Job hunting can be frustrating and hard, especially when you put the effort into preparing your resume and then send it off to numerous companies and hear nothing back from any of them. It seems the trend in recent years is that if you are one of the fortunate ones, you may get an acknowledgement or receipt of your resume, or a rejection letter. However in many cases you can expect to hear nothing, and be left wondering if your resume has disappeared into a bottomless pit. Job seekers want to know one way or another, they want to know even if its bad news, and when they hear nothing it can be very demoralising and many job seekers tend to take it personally.
There are however reasons as to why your resume may not be getting the responses and attention that you were hoping for. One of the main reasons that this may happen, is that you may be applying for a job for which you do not match the criteria in terms of what they are looking for. You may in your mind have all the experience that they are looking for, but may not have the right qualification or amount of years of experience, that the recruiter requires. If a company says they want somebody who has 10 years’ experience and you only have 7, this can and probably will count against you. This is especially likely to happen in today’s market where there are plenty of job seekers applying for every job that is available, as this creates a situation where employers can become picky. The bottom line is that candidates that are an exact match or very close match will be considered first, so if there is somebody better matched to the job out there than you are, you will lose out.
Another reason that you may not be getting the right reception could be that your resume is not up to scratch. It may be too long winded, or it may not adequately describe your work experience and skills. It is important to also have a brief overview at the start of your resume, which will give a summary of your skills and qualifications. If the recruiter likes what they see in this section they will read further, if not they can lose interest.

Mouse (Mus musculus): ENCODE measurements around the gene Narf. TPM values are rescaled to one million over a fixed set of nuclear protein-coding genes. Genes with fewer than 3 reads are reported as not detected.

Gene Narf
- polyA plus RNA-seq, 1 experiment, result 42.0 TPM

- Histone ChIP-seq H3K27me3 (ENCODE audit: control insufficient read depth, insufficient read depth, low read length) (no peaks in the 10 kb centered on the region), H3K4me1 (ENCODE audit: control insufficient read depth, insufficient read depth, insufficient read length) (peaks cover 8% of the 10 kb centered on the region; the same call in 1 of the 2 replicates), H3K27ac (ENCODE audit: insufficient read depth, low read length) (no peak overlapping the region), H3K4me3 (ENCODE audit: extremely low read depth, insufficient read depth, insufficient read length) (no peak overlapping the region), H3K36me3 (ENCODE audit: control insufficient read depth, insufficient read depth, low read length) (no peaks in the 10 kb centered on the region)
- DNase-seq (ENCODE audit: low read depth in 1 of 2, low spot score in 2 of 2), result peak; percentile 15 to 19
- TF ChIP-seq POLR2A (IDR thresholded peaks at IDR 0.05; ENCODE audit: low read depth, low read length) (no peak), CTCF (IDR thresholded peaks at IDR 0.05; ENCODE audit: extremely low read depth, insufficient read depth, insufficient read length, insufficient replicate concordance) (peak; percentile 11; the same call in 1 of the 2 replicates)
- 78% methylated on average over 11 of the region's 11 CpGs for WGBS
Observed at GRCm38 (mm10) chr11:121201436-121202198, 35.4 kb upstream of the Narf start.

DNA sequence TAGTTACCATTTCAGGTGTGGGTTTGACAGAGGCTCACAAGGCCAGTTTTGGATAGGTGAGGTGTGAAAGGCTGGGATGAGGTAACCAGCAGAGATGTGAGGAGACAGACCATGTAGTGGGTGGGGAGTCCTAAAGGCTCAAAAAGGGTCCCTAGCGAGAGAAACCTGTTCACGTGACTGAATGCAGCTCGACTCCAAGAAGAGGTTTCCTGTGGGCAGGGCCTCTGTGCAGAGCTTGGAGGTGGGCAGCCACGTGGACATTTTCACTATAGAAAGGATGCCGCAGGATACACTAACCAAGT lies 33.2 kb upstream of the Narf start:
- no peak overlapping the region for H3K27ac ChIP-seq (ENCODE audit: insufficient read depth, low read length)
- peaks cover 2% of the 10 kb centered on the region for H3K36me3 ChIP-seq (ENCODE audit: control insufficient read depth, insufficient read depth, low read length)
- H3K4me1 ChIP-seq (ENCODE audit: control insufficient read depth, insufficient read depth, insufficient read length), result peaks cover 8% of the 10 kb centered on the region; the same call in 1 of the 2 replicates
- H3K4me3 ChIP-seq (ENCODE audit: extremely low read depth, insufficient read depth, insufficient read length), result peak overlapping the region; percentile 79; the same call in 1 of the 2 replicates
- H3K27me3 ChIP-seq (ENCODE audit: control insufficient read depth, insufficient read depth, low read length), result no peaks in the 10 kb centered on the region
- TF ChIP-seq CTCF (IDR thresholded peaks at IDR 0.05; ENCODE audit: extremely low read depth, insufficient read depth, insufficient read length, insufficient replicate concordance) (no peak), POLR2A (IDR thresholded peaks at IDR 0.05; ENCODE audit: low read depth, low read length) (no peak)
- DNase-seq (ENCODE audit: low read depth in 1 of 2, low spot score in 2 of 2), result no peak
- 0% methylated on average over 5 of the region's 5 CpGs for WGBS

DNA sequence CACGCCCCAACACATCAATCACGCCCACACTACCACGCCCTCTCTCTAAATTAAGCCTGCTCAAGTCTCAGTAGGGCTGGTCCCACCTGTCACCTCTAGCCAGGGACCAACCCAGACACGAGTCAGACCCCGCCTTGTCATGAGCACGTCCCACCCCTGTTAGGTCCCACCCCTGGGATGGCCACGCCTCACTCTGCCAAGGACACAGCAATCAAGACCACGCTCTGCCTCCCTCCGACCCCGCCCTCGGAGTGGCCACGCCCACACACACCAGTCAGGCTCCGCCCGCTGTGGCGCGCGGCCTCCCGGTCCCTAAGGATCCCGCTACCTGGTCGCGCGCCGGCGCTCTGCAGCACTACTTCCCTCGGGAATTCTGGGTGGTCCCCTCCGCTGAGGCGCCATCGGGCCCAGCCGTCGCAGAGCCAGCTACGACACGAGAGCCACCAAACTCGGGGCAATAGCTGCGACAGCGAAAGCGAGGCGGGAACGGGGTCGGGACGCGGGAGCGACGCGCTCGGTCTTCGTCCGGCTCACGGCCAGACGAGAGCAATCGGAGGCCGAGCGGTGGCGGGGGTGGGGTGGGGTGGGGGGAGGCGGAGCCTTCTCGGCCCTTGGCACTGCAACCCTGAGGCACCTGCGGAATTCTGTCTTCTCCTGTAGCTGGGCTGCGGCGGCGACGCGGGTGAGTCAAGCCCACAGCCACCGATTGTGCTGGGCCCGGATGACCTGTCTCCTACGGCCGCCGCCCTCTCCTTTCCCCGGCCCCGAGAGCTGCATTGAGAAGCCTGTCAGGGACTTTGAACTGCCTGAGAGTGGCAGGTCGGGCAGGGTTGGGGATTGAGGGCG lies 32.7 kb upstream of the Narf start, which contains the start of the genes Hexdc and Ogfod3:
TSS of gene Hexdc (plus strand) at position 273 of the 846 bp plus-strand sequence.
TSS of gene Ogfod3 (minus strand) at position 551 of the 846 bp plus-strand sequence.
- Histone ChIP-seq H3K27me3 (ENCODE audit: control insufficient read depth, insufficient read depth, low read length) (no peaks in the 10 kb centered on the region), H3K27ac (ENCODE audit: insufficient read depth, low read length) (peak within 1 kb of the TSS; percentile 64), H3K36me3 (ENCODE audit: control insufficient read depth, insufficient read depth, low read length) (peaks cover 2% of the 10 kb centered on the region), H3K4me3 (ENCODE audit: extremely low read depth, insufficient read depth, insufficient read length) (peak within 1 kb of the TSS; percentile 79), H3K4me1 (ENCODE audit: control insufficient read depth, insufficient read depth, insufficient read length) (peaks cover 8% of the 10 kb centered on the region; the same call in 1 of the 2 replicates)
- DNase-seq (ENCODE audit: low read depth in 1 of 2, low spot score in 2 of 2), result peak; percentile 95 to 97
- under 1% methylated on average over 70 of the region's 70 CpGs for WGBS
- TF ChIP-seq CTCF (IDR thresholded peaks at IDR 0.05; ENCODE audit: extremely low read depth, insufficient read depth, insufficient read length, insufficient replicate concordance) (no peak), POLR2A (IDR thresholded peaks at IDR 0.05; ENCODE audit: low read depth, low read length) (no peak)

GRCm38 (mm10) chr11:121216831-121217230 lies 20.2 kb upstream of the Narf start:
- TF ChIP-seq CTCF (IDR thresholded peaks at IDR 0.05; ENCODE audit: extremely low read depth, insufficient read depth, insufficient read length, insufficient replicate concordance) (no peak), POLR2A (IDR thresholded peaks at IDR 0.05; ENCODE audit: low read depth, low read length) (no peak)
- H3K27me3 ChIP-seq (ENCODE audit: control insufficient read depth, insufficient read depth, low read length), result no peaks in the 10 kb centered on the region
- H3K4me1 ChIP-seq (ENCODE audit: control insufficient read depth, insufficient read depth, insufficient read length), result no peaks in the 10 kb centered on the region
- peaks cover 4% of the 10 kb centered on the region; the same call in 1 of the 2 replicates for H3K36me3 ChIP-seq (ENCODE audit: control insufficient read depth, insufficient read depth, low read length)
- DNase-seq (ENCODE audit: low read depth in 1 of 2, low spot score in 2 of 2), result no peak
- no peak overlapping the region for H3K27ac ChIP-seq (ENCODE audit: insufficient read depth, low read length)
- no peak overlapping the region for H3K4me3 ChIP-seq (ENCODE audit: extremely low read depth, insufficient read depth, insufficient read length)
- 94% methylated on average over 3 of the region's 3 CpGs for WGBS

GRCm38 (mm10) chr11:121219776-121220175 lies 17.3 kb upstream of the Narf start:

It’s important to also tailor your resume according to the job that you are responding to. You need to ensure that your resume adequately covers all your experience related to the specific job that you are applying for.
There are a number of other reasons that a company may not consider you. There are numerous factors that can count against you, that you are not aware of. If you are responding to a position in a different country this can be a big turn off for companies, as there are generally rules and regulations when it comes to work permits for job seekers from abroad. This does not mean that you will not be considered, as many mining companies have expatriates working all over the world, but often companies will look locally before considering candidates from overseas, as it is a lot simpler and easier to get somebody on board locally, who does not have to relocate or need a work permit.
Do you have exactly the right qualification that the company is looking for? If they require a degree and you have a diploma, that may be enough to slam the door closed in your face. Is your resume error free and well written? A sloppy badly put together resume is very often a reason for recruiters to discard your resume.
All the above can be reasons why your resume is not getting the attention you feel it deserves. However often there is no real reason other than the fact that the recruiter has been inundated with resumes. Scores of resumes pour into employer job portals every day, and this has been the case now since the beginning of the economic meltdown some years back. Before the economic meltdown in 2007 most job seekers would hear back from a potential employer even if it was bad news, however because of the sheer volume of responses that many recruiters get, many of them have turned to an automatic resume screening system to help deal with the volume of responses. Some of these systems will provide an automatic accepter which will at least notify you that your resume has reached its intended destination, however some of these systems do not. There are reports that employers are receiving on average 75 resumes per position, but I suspect for some positions particularly in the struggling mining economy, that they are getting more.
Companies sometimes will also post jobs for a position when they have already lined up a candidate that they like, but just want to see what else is around, and they then hang onto the resumes for future positions. Sometimes they will advertise a position, and then change their minds, or fill the job internally, or projects can get cancelled. There are so many things that can change and go wrong. Then there are even the companies that post fictitious jobs as they want to increase their resume database, not very ethical, but it does happen.
So the bottom line is there are numerous reasons that your resume has not been responded to, and as a job seeker it is important to not take it personally and to remain positive and optimistic at all times.